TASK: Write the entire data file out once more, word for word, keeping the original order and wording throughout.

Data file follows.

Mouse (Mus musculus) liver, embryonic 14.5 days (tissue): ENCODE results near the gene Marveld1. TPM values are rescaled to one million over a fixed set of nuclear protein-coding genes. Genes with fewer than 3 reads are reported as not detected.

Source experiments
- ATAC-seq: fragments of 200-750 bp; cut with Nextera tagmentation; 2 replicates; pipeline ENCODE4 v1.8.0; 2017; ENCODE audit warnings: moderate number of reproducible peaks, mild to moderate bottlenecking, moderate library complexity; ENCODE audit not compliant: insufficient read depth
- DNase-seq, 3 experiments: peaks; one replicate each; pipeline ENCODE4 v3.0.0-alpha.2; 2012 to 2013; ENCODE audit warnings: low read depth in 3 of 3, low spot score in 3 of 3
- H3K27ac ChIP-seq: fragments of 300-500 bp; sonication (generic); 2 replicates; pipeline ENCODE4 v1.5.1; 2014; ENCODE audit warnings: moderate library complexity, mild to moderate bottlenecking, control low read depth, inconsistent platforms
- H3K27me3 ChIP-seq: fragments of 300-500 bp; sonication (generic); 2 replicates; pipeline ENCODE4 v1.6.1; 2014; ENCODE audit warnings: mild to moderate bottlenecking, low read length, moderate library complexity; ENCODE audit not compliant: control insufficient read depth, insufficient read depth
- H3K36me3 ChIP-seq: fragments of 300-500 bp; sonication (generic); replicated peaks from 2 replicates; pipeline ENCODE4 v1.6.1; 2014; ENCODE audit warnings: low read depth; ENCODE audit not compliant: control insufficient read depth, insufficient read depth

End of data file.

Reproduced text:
Mouse (Mus musculus) liver, embryonic 14.5 days (tissue): ENCODE results near the gene Marveld1. TPM values are rescaled to one million over a fixed set of nuclear protein-coding genes. Genes with fewer than 3 reads are reported as not detected.

Source experiments
- ATAC-seq: fragments of 200-750 bp; cut with Nextera tagmentation; 2 replicates; pipeline ENCODE4 v1.8.0; 2017; ENCODE audit warnings: moderate number of reproducible peaks, mild to moderate bottlenecking, moderate library complexity; ENCODE audit not compliant: insufficient read depth
- DNase-seq, 3 experiments: peaks; one replicate each; pipeline ENCODE4 v3.0.0-alpha.2; 2012 to 2013; ENCODE audit warnings: low read depth in 3 of 3, low spot score in 3 of 3
- H3K27ac ChIP-seq: fragments of 300-500 bp; sonication (generic); 2 replicates; pipeline ENCODE4 v1.5.1; 2014; ENCODE audit warnings: moderate library complexity, mild to moderate bottlenecking, control low read depth, inconsistent platforms
- H3K27me3 ChIP-seq: fragments of 300-500 bp; sonication (generic); 2 replicates; pipeline ENCODE4 v1.6.1; 2014; ENCODE audit warnings: mild to moderate bottlenecking, low read length, moderate library complexity; ENCODE audit not compliant: control insufficient read depth, insufficient read depth
- H3K36me3 ChIP-seq: fragments of 300-500 bp; sonication (generic); replicated peaks from 2 replicates; pipeline ENCODE4 v1.6.1; 2014; ENCODE audit warnings: low read depth; ENCODE audit not compliant: control insufficient read depth, insufficient read depth